Evidence-Based Reviews

New Alzheimer’s disease guidelines: Implications for clinicians

Eitan Kimchi, MD
Third-Year Psychiatry Resident, Department of Psychiatry, University of Maryland School of Medicine, Baltimore, MD
Abhilash K. Desai, MD
Director, Memory Clinic of the Neuropsychiatry Program, Sheppard Pratt Health Systems, Towson, MD, Adjunct Associate Professor, Department of Neurology and Psychiatry, Division of Geriatric Psychiatry, St. Louis University School of Medicine, St. Louis, MO
George T. Grossberg, MD
Samuel W. Fordyce Professor, Director of Geriatric Psychiatry, Department of Neurology and Psychiatry, St. Louis University School of Medicine, St. Louis, MO

Focus is on early stages, biomarkers that may improve diagnostic accuracy


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In 2011, a workgroup of experts from the Alzheimer’s Association and the National Institute on Aging published new criteria and guidelines for diagnosing Alzheimer’s disease (AD), the first new AD guidelines since 1984.1-4 These criteria reflect data that suggest AD is not synonymous with dementia of the Alzheimer’s type (DAT) but is a disease that slowly develops over many years as a result of accumulated neuropathologic changes, with dementia representing only the final phase of the disease (Figure).1-4

Figure: Cognitive decline in AD over time
AD: Alzheimer’s disease; MCI: mild cognitive impairment
Source: Adapted from reference 2

This article highlights the similarities and differences of the 1984 and 2011 AD diagnosis guidelines. We also discuss the new guidelines’ limitations and clinical implications.

The 1984 AD criteria

Both the 1984 AD criteria5 and DSM-IV-TR criteria6 rely on the concept that AD is a clinical diagnosis made after a patient develops dementia. That is, diagnosis rests on the physician’s clinical judgment about the etiology of the patient’s symptoms, taking into account reports from the patient, family, and friends, as well as results of neurocognitive testing and mental status evaluation. The 1984 criteria were developed with the expectation that if a patient who met clinical criteria for AD were to undergo an autopsy, he or she likely would have evidence of AD pathology as the underlying etiology. These criteria were developed before researchers discovered that in AD, pathologic changes occur over many years and clinical dementia is the end product of accumulated pathology. The 1984 criteria did not address important phases that precede clinical dementia—such as mild cognitive impairment (MCI). See the Table for a summary of the 1984 AD criteria.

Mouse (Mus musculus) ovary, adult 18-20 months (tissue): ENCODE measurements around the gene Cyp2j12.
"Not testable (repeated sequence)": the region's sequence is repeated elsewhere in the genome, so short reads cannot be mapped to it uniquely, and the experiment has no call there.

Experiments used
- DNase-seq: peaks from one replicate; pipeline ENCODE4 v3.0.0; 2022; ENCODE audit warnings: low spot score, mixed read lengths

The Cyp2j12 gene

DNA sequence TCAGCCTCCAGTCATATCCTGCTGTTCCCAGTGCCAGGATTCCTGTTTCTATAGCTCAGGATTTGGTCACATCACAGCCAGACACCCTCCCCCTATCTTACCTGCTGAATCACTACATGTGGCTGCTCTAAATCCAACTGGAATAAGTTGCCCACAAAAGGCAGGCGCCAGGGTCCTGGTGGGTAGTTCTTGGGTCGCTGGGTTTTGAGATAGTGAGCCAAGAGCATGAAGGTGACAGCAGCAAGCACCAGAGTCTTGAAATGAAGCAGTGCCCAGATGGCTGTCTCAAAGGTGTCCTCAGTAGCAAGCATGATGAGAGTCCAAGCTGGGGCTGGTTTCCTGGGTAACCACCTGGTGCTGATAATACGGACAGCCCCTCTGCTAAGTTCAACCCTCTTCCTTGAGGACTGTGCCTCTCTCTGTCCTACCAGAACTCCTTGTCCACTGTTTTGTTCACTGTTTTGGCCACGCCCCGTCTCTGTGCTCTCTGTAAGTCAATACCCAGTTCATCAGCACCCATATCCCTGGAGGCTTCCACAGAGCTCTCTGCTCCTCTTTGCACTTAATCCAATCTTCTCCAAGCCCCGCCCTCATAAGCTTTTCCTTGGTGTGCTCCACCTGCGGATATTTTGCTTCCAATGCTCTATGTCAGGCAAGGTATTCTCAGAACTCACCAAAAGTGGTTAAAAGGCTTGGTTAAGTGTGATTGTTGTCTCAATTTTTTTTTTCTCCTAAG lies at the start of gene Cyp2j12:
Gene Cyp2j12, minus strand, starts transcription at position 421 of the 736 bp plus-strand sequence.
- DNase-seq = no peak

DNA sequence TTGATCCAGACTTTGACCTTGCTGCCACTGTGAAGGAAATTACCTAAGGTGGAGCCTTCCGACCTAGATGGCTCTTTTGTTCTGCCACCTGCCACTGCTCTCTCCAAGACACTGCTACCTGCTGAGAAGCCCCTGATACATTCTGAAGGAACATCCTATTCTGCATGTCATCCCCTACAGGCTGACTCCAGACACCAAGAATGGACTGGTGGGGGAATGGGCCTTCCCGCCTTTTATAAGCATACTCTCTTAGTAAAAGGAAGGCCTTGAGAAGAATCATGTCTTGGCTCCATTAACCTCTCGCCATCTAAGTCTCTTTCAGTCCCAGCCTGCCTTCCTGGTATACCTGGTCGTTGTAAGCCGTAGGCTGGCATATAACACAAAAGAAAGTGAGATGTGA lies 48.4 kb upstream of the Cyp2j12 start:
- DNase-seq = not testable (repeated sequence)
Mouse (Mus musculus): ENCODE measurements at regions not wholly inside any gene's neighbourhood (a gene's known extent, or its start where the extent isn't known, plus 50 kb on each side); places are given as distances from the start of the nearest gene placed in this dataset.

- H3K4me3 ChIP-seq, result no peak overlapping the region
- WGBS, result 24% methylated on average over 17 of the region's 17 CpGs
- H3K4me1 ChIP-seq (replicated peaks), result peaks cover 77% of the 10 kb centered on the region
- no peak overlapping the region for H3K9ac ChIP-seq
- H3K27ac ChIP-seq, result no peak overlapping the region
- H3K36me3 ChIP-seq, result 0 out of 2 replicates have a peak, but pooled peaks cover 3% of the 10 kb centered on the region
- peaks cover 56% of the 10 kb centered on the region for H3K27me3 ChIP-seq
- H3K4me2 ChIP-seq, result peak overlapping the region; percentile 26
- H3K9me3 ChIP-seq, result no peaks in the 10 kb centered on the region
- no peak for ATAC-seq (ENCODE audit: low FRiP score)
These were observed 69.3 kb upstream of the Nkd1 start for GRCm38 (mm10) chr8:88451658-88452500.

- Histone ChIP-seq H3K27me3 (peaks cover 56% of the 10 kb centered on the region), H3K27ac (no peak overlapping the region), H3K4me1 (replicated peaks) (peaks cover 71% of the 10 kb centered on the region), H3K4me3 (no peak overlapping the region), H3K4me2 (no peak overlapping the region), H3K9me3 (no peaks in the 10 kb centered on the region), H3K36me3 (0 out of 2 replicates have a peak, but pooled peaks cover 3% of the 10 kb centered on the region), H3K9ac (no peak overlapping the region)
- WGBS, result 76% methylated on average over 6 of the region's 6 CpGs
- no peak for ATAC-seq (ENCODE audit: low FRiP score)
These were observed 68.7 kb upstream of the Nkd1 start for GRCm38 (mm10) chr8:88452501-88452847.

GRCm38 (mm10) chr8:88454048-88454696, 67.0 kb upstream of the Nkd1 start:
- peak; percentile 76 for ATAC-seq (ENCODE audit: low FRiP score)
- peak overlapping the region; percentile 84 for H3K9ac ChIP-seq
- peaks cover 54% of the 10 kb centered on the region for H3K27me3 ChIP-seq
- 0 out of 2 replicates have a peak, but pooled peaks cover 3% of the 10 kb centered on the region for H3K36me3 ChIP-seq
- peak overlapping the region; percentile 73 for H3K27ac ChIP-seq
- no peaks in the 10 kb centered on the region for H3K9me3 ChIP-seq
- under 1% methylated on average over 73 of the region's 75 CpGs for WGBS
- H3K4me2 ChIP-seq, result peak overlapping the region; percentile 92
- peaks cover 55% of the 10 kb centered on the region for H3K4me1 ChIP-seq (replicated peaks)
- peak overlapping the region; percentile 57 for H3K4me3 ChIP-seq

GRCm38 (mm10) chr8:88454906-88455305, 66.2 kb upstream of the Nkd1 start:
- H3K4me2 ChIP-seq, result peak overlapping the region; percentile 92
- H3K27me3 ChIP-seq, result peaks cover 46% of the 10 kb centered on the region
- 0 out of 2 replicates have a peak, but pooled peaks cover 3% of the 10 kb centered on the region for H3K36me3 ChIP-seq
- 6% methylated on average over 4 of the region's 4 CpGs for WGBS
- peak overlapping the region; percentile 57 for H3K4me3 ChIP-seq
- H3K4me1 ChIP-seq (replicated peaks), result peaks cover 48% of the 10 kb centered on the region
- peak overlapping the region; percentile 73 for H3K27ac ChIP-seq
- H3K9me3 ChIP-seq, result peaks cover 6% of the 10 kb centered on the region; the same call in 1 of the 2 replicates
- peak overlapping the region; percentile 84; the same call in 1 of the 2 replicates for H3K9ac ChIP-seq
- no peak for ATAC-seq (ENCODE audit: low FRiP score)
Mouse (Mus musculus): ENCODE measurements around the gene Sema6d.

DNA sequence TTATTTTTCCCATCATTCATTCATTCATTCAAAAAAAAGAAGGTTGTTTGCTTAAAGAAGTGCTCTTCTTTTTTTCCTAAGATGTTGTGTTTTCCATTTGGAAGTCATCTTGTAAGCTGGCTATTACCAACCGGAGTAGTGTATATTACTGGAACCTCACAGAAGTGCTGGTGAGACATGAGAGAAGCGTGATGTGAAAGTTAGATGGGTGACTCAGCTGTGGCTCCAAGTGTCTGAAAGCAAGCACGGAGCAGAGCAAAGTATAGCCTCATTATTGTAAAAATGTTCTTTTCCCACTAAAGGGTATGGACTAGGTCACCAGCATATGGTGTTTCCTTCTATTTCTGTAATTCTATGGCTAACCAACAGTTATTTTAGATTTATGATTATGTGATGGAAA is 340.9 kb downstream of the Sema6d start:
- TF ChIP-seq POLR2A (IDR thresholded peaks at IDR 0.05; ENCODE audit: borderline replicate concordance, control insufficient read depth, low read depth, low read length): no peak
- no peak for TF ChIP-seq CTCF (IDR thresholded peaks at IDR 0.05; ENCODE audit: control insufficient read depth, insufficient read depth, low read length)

The 1984 NINCDS-ADRDA criteria for clinical diagnosis of AD

  1. The criteria for clinical diagnosis of probable AD include:
  2. The diagnosis of probable AD is supported by:
  3. Other clinical features consistent with the diagnosis of probable AD, after exclusion of causes of dementia other than AD, include:
  4. Features that make the diagnosis of probable AD uncertain or unlikely include:
  5. Clinical diagnosis of possible AD:
  6. Criteria for diagnosis of definite AD are:
  7. Classification of AD for research purposes should specify features that may differentiate subtypes of the disorders, such as:
AD: Alzheimer’s disease; NINCDS-ADRDA: National Institute of Neurological and Communicative Diseases and Stroke/Alzheimer’s Disease and Related Disorders Association
Source: McKhann G, Drachman D, Folstein M, et al. Clinical diagnosis of Alzheimer’s disease: report of the NINCDS-ADRDA Work Group under the auspices of Department of Health and Human Services Task Force on Alzheimer’s Disease. Neurology. 1984;34(7):939-944

The 2011 AD criteria

The new AD criteria differ from the 1984 criteria in 2 major ways:

  • expansion of AD into 3 phases, only 1 of which is characterized by dementia
  • incorporation of biomarkers to provide information regarding pathophysiologic changes underlying the disease state (Table 1).1-5

The 3 phases. The 2011 criteria expand the definition of AD to include an asymptomatic, preclinical phase; a symptomatic, pre-dementia phase; and a dementia phase. In the initial phase, neuronal toxins such as beta-amyloid (Aβ) plaques and elevated tau first become detectable. Patients in this phase are asymptomatic or have subtle symptoms. This phase should be viewed as part of a continuum and includes patients who may, for instance, develop Aβ plaques but do not progress to further neurodegeneration.2 The diagnostic criteria of this phase are intended for research purposes only.1,2

Patients in the symptomatic, pre-dementia phase—also known as the MCI phase—exhibit mild decline in memory, attention, and thinking. Although this decline is more than what is expected for the patient’s age and education, it does not compromise everyday activity and functioning.

A patient who develops cognitive or behavioral problems that interfere with his or her ability to function at work or in everyday activities has entered the dementia phase. Similar to the 1984 guidelines, the 2011 criteria classify patients into probable and possible AD dementia. All patients who would have satisfied criteria for probable AD under the 1984 guidelines will satisfy criteria for probable AD dementia under the 2011 criteria.4 The same is not true for possible AD dementia. The 2011 criteria include 2 other major categories for patients with AD dementia: probable and possible AD dementia with evidence of the AD pathophysiological process. These categories are intended for research purposes only, whereas the criteria for the MCI and dementia phases are intended to guide diagnosis in the clinical setting.